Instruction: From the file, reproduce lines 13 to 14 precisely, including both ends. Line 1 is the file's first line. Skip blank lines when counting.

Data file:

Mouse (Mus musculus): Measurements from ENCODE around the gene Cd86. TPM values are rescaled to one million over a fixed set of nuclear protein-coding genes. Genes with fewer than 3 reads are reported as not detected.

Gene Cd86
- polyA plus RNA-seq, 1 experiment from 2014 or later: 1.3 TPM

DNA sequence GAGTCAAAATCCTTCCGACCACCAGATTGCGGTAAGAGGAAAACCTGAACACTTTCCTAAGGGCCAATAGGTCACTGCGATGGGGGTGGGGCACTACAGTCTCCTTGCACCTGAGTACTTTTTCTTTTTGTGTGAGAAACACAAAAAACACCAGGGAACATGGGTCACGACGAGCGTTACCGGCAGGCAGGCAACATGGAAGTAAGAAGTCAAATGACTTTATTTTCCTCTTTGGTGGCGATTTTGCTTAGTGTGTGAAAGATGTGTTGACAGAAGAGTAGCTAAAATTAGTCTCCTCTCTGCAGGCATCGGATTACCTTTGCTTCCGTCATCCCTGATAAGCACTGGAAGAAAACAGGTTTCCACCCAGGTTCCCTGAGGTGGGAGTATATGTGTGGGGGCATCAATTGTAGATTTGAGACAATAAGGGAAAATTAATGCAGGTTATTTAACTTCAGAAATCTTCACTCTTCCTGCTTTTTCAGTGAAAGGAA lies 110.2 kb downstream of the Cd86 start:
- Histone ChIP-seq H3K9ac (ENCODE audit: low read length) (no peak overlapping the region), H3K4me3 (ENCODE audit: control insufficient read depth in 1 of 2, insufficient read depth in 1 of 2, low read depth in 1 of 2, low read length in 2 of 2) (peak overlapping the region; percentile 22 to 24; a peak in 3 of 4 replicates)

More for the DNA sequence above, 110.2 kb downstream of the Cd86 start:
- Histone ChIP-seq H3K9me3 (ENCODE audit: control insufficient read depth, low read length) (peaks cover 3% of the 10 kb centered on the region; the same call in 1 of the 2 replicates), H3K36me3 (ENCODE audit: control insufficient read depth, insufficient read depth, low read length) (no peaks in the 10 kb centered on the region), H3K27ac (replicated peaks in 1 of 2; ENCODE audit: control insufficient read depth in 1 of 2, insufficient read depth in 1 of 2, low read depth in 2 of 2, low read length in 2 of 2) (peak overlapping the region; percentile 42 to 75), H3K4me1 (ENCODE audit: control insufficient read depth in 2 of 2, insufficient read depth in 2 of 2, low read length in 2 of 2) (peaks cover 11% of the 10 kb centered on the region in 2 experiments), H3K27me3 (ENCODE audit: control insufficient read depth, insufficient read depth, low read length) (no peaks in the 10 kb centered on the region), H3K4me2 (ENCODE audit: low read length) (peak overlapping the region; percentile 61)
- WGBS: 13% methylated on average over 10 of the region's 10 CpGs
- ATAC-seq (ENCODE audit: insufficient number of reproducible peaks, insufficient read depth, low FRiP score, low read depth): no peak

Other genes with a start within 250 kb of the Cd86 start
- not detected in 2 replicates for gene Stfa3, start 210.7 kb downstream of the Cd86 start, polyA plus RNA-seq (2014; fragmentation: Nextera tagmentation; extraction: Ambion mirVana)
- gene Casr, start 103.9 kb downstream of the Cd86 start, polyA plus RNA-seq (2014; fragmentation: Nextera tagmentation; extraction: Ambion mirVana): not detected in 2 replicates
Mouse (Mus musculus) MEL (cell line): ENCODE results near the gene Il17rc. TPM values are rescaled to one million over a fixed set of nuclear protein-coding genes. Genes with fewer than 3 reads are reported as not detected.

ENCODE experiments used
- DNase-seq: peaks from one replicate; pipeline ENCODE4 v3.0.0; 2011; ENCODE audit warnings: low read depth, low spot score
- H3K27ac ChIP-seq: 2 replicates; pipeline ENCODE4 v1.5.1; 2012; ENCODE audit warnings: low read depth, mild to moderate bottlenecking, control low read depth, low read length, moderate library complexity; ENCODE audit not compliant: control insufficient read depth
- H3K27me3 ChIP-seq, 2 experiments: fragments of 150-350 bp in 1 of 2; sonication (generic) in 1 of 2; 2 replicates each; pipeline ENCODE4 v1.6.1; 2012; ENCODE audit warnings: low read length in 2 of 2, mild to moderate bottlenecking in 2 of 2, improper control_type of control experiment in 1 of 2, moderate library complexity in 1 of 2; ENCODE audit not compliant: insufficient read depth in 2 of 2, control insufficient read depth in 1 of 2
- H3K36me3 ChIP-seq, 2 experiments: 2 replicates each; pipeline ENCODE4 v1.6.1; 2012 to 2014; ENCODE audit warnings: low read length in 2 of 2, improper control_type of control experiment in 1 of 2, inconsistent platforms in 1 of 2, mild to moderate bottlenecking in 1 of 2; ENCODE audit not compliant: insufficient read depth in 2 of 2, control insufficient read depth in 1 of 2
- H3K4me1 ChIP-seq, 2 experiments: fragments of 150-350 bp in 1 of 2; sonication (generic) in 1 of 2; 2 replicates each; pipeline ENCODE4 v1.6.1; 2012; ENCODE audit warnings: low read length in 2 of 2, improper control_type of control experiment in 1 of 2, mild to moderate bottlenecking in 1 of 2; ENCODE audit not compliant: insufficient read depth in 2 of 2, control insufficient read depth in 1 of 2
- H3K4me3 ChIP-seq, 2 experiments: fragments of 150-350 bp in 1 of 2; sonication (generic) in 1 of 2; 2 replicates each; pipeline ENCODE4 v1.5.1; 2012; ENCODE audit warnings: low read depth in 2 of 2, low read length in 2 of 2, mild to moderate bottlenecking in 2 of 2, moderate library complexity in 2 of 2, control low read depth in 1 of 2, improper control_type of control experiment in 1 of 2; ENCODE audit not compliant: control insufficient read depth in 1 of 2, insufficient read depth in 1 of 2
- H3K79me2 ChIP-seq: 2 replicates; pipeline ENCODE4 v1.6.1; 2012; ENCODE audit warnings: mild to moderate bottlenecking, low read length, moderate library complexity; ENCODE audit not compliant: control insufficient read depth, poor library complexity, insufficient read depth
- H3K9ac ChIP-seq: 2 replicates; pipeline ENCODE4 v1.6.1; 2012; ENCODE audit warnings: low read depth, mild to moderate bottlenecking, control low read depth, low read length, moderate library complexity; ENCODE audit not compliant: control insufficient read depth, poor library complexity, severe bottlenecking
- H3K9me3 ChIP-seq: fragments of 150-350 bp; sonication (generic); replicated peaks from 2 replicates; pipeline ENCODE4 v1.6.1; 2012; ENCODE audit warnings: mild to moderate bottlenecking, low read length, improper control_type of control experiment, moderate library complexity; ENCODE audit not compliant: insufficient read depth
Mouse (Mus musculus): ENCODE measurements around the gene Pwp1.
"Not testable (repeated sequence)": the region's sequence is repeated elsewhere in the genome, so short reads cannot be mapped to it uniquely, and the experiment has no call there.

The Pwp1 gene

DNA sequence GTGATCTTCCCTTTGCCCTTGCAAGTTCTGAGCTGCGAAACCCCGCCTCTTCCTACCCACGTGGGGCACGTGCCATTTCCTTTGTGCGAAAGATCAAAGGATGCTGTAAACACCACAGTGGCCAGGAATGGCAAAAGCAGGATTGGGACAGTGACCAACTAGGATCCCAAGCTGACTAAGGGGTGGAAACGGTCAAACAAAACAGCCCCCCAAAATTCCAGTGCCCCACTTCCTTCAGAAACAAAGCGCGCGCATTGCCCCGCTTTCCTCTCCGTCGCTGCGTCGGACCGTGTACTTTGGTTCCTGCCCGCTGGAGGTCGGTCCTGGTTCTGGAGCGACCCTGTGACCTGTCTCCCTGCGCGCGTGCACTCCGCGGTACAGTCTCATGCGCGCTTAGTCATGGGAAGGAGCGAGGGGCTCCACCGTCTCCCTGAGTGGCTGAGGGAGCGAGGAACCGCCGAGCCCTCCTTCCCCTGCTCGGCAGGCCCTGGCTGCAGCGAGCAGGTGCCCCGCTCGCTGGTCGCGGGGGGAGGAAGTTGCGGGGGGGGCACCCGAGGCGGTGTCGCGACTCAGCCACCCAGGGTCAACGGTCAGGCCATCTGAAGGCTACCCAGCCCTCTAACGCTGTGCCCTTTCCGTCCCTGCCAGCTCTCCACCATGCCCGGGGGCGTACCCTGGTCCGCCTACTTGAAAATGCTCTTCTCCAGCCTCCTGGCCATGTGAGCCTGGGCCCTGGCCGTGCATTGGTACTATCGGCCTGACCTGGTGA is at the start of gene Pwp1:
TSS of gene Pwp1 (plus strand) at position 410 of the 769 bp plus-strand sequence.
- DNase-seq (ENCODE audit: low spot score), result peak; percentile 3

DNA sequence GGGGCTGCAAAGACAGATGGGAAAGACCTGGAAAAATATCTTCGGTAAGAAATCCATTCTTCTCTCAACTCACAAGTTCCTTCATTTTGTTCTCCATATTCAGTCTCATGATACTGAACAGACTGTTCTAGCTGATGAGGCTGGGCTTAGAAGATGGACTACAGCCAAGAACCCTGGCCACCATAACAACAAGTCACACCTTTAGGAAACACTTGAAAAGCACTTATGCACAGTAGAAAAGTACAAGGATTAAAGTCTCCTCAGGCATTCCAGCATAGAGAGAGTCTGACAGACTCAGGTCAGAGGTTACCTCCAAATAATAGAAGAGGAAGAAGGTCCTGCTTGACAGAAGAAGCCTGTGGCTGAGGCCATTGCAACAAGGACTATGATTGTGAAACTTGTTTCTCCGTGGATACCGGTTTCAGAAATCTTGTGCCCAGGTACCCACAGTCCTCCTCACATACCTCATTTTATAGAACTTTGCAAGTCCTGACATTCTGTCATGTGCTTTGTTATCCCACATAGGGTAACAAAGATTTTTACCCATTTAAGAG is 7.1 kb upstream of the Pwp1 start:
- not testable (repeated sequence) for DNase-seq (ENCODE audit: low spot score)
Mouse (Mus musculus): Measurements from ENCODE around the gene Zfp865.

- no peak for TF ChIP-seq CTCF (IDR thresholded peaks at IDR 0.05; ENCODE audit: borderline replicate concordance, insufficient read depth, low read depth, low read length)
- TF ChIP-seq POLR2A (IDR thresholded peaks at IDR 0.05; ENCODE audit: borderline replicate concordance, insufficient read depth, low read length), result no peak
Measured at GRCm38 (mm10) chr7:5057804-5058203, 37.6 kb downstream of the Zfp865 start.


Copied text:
Mouse (Mus musculus) MEL (cell line): ENCODE results near the gene Il17rc. TPM values are rescaled to one million over a fixed set of nuclear protein-coding genes. Genes with fewer than 3 reads are reported as not detected.

ENCODE experiments used